What you see here is the product of two ½" MDF boards glued together and then cut out with a jig saw.  The forward lip allows me to both push and stabilize the board I'm cutting as it moves past the blade.  Best of all, it keeps my fingers out of harm's way in the event of kickback.  This tool may look crufty, but it is elegant in its function and simplicity.

Home-made tool for moving boards on the table saw

Anyway, after a whole lot of prep work, I finally managed to mount the first pair of cabinet doors to the frame.  The fit is a little tight where the door edges meet, and I'll be fixing that tomorrow.  That said, the overall installation went very well and I think progress will pick up speed as I install the remaining 14 cabinet doors.

The first set of cabinet doors installed


Today's Progress on the Garage Storage Cabinet...


Work continues on the storage cabinet.  Today I finished cutting the door openings on the front panels.  Then I reattached the panels and secured them to the frame.  The sections went on well and now the next step is to prep the panels for the door hinges.  Meanwhile I'll measure the ½" MDF boards for the doors and see about finding some outside corners to tidy up the edges of the storage cabinet.

I figure I'll be working on this project for a few more days before I'm convinced that it's done.

Front panels with door openings cut out


Test Fitting the Storage Cabinet Front Panels...


Today I finished cutting the front panels and test fit them to the frame.  Everything fit pretty much as expected, and I'm pleased with the results.  After fitting the fourth front panel to the frame, I drew up the cabinet door openings and drew the lines using my 2' level.  This assures that the door openings and mounted doors will all line up fine after I take the panels down and cut out the cabinet openings.

I figure I'll spend the next few days taking down the front panels, cutting out the eight openings and cutting the sixteen cabinet doors.  With luck, I'll be able to affix all the cabinetry hardware (hinges, knobs, door catches) this week and finish up by this weekend.

Test fit of front face to frame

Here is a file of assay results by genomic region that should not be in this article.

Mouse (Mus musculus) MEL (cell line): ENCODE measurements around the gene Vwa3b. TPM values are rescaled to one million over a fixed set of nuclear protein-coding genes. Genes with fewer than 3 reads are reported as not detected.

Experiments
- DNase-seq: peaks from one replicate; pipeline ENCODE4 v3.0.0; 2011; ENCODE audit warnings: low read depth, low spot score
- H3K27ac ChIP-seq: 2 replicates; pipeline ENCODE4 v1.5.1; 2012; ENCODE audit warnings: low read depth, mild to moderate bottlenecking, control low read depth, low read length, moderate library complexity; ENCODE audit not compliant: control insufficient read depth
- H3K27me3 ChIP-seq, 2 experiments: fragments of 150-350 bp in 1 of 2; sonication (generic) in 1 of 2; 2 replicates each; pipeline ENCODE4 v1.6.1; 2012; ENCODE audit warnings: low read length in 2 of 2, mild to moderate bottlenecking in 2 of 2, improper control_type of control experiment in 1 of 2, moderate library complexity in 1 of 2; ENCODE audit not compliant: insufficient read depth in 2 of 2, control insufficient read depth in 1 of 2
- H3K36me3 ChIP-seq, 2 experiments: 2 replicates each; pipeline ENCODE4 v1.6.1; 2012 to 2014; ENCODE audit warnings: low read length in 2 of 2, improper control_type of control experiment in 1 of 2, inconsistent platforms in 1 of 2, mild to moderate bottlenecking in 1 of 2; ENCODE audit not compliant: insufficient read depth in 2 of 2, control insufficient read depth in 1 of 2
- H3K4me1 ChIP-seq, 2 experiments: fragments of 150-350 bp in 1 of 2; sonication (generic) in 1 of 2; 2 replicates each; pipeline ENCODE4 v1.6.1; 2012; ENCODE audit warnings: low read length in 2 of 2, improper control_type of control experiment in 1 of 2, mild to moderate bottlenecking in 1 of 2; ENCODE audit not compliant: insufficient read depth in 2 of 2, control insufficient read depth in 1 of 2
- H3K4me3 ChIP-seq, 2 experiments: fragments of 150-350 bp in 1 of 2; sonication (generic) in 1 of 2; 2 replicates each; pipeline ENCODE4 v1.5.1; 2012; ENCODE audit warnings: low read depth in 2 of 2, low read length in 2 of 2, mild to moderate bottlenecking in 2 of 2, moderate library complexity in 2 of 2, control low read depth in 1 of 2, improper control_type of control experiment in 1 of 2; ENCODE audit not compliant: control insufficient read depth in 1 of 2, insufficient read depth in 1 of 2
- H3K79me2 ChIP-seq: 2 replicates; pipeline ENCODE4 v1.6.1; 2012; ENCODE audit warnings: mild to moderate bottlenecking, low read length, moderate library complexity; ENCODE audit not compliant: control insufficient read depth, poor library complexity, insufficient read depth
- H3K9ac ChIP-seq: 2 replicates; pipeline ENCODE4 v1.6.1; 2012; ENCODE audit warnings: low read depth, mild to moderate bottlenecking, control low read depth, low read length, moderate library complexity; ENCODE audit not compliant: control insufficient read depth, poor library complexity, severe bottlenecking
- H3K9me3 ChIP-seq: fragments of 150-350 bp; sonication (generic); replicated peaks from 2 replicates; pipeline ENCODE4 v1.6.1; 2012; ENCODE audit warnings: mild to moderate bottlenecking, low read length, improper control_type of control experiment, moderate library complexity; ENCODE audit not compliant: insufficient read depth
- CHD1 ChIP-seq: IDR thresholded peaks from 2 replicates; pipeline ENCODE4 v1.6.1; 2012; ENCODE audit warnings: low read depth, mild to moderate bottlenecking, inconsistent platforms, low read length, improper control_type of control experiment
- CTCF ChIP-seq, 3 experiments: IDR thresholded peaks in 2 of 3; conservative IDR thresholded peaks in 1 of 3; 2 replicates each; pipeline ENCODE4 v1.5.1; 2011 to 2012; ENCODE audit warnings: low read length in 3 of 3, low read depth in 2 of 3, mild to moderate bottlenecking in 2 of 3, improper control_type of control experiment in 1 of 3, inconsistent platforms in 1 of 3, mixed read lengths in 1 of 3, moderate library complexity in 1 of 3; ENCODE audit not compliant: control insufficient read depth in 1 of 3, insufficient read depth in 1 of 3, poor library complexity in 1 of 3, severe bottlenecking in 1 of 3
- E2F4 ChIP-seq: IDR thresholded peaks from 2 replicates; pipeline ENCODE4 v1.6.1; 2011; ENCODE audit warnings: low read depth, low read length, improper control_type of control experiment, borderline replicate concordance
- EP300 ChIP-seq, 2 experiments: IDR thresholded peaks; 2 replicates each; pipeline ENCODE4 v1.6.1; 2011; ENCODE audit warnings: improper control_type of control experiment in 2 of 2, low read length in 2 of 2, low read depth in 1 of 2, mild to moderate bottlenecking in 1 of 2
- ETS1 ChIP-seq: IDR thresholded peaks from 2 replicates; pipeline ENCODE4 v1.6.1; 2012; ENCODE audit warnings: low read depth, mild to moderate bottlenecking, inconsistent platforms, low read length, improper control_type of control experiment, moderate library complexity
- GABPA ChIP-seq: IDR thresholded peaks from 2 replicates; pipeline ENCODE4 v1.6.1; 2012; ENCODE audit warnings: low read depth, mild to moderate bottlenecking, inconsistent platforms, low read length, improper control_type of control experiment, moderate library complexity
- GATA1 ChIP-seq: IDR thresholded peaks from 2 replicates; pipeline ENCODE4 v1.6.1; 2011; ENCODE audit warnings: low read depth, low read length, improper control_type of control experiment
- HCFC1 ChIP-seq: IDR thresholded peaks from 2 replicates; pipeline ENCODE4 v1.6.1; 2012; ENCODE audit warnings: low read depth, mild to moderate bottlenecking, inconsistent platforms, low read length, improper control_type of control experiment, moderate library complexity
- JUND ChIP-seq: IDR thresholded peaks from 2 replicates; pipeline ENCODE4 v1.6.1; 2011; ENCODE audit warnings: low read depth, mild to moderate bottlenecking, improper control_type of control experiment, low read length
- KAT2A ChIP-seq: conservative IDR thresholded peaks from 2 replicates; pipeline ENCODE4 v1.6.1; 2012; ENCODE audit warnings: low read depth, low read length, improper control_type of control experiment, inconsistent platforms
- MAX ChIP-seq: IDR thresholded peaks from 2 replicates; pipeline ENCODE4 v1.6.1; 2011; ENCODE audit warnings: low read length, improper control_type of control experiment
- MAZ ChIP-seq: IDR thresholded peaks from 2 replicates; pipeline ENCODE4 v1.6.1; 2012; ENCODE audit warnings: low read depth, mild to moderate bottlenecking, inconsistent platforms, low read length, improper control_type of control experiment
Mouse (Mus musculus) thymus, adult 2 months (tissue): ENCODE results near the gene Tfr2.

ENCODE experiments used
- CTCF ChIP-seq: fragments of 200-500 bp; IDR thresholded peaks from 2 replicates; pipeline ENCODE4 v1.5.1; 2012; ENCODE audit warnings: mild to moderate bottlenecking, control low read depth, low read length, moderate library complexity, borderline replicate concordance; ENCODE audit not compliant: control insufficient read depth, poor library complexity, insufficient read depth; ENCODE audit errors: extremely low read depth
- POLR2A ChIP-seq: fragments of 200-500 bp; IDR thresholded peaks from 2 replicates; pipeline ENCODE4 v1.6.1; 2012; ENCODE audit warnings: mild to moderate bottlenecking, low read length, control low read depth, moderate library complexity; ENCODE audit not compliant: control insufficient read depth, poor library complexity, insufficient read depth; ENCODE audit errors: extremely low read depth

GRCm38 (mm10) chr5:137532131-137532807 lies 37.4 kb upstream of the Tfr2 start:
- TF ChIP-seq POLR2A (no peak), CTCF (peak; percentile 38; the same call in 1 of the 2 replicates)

Continuing Work on the Garage Storage Cabinet...


After dealing with a nasty summer cold, I resumed work on the storage cabinet. Work's resuming slowly, but steadily. Today I affixed the ¼" MDF board to the side as shown here.

Left end of the cabinet with siding

Then I secured the ¼" MDF to the opposite side as shown here. Then I got to work on affixing the MDF on the top.

Right end of the cabinet with siding

All MDF sections were affixed using 1¼" screws. Next I'll be making the face of the storage cabinet. This will be comprised of four 36½" x 90" panels; each having two openings.

MDF panel affixed to side and top

Oh yeah...Happy Father's Day!


Garage Storage Cabinet Framework Complete...


I'm coming down with a nasty summer cold, but it's not severe enough to keep me from working on this project...at least today. So I start out by test fitting the remaining shelves.

Test fitting the remaining shelves

Everything went just fine, so I proceeded with the cutting and mounting of the horizontal supports. About an hour and a half later, the storage cabinet frame was complete.

As can be seen here, the storage cabinet is essentially eight open-back 36"W x 45"H x 18"D boxes. This affords the structure a fair amount of strength and sturdiness with a minimal amount of framing. With the shelves individually rated for up to 200 pounds load each, this structure could conceivably store nearly 2.5 tons of material.

That's a little bizarre to contemplate now that I think about it...

Completed storage cabinet frame

Not one to waste time or space, I quickly set to work loading up the shelves. This also served as a good test to make sure everything I wanted to store would fit properly. I'm happy to report that everything fit with much room to spare.

If I'm feeling well enough tomorrow, I'll start bolting on the ¼" paneling on the top and sides of the storage cabinet. Then I'll get down to the business of fashioning the front panels and doors.

Storage cabinet loaded with stuff


Further Progress on the Garage Storage Cabinet...


Got to work in the late afternoon on the project and finished the left frame box by adding two horizontal supports and the 2x4 vertical post.  This completed the left frame box, so I moved on to starting the right frame box.

Completed left section